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7 Vital Nutrients You May Be Missing & Why You Need Them

Are You Nutrient Deficient?

Taking your supplements can be tough; even the most diligent wellness warriors get tired of unscrewing their 20-something red-capped bottles every day. If you count yourself among the stubborn folks who tend to turn up their noses at handfuls of health-boosting supplements (even we do sometimes), you may have already perfected the art of prioritizing. For those yet to rank-order their supplement regimen, the CDC routinely publishes a nutrition report highlighting the nutrients that Americans are most deficient in. We’ve compiled our own list of seven nutrients that the U.S. population is sorely lacking, and uncovered exactly why they are so essential to overall health.

 

1. Vitamin B12

Data from Tufts University suggests that up to 40% of the population between the ages of 26 and 83 have vitamin B12 levels in the below normal range. Of the eight B vitamins, B12 is the only one produced solely by bacteria. Because the body can’t manufacture vitamin B12 on its own, humans must rely on dietary sources or supplements to bulk up their vitamin B12 stores.

What it does

  • Plays a major role in producing red blood cells, which are responsible for carrying red blood cells throughout the body, and in keeping homocysteine (a compound often implicated in heart disease and stroke) levels in check.
  • Converts homocysteine to methionine, a precursor to the mood-boosting molecule SAMe, thereby encouraging healthy moods and helping to fight migraine and depression symptoms.
  • Supports a healthy metabolism.

Symptoms of deficiency

  • Anemia, fatigue, or weakness.
  • Constipation, loss of appetite, and weight loss.
  • Neurological problems including difficulty balancing, numbness, depression, memory loss or confusion, or dementia.
  • Soreness of the mouth or tongue.
  • Depression or mood imbalance.

Dietary sources

Vitamin B12 is naturally found in many animal products, including fish, shellfish, meat (the richest sources being the liver, brain, and kidneys), poultry, eggs and dairy, as well as fortified breakfast cereals. Some nutritional yeasts (which have a cheesy flavor perfect for sprinkling on chips or popcorn) also contain vitamin B12.

 

2. Iodine
Iodine is critical to thyroid function, though about 74% of the population does not consume adequate levels of this mineral. Some publications deem widespread iodine deficiency a “silent epidemic.” However, it is important to adhere to recommended daily intake levels of iodine, as high doses may have adverse effects similar to deficiency. The maximum daily intakes by age are as follows:

  • 1–3 years: 200 mcg
  • 4–8 years: 300 mcg
  • 9–13 years: 600 mcg
  • 14–18 years: 900 mcg
  • Adults: 1,100 mcg

What it does

  • Needed to make thyroid hormones, which convert food into energy for your cells.
  • Supports healthy bone and brain development during pregnancy and infancy.
  • Thought to help maintain cardiovascular health.
  • Iodine deficiency has been linked to various forms of cancer, including breast, stomach, and thyroid cancer.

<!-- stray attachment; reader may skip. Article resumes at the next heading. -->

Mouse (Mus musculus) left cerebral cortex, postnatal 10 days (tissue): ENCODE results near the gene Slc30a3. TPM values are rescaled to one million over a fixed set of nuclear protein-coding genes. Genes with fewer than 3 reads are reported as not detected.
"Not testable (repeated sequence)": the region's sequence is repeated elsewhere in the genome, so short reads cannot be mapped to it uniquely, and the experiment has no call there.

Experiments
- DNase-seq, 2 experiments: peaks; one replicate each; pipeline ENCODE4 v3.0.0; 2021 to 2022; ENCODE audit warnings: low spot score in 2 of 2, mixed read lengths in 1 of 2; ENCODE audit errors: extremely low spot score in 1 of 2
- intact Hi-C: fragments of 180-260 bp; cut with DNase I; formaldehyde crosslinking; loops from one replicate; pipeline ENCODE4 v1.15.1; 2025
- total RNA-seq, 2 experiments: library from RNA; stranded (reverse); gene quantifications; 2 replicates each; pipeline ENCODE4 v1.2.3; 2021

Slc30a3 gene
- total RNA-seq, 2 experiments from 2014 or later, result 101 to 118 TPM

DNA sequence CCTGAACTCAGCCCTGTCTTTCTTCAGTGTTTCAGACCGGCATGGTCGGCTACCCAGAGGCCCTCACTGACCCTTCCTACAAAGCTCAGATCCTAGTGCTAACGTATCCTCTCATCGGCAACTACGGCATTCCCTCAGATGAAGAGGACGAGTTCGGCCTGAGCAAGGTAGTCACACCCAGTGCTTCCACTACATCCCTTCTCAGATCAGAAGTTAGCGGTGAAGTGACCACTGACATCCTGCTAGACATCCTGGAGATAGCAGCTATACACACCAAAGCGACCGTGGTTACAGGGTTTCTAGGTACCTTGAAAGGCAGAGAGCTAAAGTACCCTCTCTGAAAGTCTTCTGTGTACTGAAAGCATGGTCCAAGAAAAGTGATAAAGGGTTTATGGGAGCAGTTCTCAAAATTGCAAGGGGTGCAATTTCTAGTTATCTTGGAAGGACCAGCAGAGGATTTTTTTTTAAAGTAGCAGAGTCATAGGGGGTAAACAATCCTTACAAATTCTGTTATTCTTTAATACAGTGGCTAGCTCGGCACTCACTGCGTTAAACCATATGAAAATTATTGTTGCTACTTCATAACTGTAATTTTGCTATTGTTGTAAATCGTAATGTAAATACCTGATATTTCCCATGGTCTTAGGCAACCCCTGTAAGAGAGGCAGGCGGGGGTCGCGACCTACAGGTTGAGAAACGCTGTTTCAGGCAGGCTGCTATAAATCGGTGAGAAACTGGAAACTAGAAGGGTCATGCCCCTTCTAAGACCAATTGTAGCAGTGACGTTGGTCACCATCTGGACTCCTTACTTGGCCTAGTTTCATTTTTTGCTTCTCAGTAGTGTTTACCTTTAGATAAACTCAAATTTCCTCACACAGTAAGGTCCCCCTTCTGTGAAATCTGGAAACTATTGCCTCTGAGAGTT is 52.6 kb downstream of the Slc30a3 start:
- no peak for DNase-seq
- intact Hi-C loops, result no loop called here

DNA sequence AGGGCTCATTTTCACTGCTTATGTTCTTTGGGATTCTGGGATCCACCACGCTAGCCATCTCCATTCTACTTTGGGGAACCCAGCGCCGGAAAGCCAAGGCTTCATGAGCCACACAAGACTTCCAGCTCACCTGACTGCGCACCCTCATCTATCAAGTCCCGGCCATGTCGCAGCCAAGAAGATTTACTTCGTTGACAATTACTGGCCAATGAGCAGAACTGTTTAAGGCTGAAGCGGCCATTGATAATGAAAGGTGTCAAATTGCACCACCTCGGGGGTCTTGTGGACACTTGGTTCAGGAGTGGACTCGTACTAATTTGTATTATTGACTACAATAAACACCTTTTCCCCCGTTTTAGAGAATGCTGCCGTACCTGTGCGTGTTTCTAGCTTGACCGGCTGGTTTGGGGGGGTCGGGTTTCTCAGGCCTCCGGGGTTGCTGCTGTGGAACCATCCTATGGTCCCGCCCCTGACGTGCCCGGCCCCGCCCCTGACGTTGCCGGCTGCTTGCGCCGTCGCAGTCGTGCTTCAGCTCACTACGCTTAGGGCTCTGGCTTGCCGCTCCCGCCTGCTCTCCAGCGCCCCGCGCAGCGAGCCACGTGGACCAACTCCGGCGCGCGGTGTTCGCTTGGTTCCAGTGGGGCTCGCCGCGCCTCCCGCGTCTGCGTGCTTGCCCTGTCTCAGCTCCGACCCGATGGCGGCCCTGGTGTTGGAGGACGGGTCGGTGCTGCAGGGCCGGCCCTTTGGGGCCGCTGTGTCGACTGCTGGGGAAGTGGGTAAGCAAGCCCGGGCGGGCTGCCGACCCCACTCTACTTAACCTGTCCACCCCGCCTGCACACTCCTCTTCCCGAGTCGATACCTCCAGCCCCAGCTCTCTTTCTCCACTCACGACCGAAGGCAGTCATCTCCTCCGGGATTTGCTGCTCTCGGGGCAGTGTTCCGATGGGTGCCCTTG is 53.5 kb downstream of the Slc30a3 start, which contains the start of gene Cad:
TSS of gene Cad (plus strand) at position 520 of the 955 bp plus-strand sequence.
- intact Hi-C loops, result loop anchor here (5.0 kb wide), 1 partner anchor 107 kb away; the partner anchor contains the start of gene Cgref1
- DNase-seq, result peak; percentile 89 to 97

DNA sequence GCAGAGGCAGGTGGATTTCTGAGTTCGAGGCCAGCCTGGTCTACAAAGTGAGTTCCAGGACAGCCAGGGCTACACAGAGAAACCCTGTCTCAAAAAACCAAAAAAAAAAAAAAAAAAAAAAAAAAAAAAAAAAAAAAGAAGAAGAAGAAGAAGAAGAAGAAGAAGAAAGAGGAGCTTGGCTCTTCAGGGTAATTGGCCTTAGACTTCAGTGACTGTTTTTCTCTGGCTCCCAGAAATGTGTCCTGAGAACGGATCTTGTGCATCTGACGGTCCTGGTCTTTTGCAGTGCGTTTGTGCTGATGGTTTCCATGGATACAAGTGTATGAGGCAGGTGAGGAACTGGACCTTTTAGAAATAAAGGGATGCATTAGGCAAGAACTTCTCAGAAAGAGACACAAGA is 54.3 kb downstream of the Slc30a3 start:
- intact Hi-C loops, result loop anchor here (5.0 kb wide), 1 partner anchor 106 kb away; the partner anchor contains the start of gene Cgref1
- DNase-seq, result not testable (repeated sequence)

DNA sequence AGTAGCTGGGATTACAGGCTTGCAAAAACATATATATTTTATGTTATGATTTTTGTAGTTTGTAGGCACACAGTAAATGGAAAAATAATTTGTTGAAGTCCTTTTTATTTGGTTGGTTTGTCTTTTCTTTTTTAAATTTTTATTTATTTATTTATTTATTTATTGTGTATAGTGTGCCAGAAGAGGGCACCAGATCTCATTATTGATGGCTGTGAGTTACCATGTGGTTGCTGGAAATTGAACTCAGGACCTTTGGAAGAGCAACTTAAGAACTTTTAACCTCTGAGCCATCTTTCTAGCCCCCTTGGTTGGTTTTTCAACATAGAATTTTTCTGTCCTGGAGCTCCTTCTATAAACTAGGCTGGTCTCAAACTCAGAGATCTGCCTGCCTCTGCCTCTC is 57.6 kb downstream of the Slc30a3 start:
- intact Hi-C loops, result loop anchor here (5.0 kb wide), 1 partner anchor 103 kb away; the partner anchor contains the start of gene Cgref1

Symptoms of deficiency

  • In pregnant women, iodine deficiency may cause physical or mental development issues in the fetus.
  • Weight gain.
  • Low energy, depression, or cognitive decline.

Dietary sources

Iodized salt is the chief source of dietary iodine, though analysis reveals that many brands of table salt no longer contain adequate amounts of this essential mineral. Saltwater fish, seaweed, shrimp, and other seafood, as well as dairy products and some grain products also contain iodine. Depending on the amount of iodine in the soil in which they were grown, some fruits and vegetables may also contain iodine.

Fast Facts: The Japanese, known for longevity, consume about 12 mg of iodine daily (close to 50 times more than Westerners) — with no harmful effects and a host of health benefits. Iodine is known to make cholesterol more liquid and support lubrication of eyes, mouth, and throat tissues. Iodine also is in special demand by breast, prostate, thyroid, and brain tissues, so deficiencies lead to competition for scarce iodine.

 

3. Vitamin C

You may not be surprised to hear that around here, we’re big fans of vitamin C. Many of you know that our top-selling Heart Plus product is based on Linus Pauling’s groundbreaking work with vitamin C and the amino acids L-lysine and L-proline, a powerful combination for preventing cholesterol buildup in the blood vessels. Specifically, vitamin C works to maintain healthy collagen production, the molecule responsible for arterial elasticity. While the average American consumes the recommended daily dose of vitamin C, data from the American Journal of Public Health suggests that 14% of men and 10% of women are nonetheless deficient.

What it does

  • Absorbs damage-causing free radicals and prevents cellular oxidation.
  • Bolsters the immune response and may shorten the duration of cold symptoms.
  • Helps keep arteries elastic and supports overall cardiovascular health.
  • Speeds up the wound healing process.

Symptoms of deficiency

  • Presence of scurvy symptoms, including fatigue, swollen gums, or loose teeth.
  • Joint pain, poor ability to heal wounds, or easy bruising or bleeding.
  • Anemia or weakness.

Dietary sources

Vitamin C is found in various fruits and vegetables, including citrus fruits, strawberries, cantaloupe, tomatoes, Brussels sprouts, red bell peppers, broccoli, and cabbage. Because cooking depletes vitamin C concentrations, it is best to snack on vitamin C-rich produce in its raw form.

Fast Fact: Although most animals are able to produce their own vitamin C, humans, alas, cannot. While oranges come to mind for most when thinking of dietary sources of vitamin C, reach for a red bell pepper instead – it contains nearly twice as must vitamin C as a orange! Click here to uncover six other fruits and veggies with more vitamin C than an orange.

 

4. Iron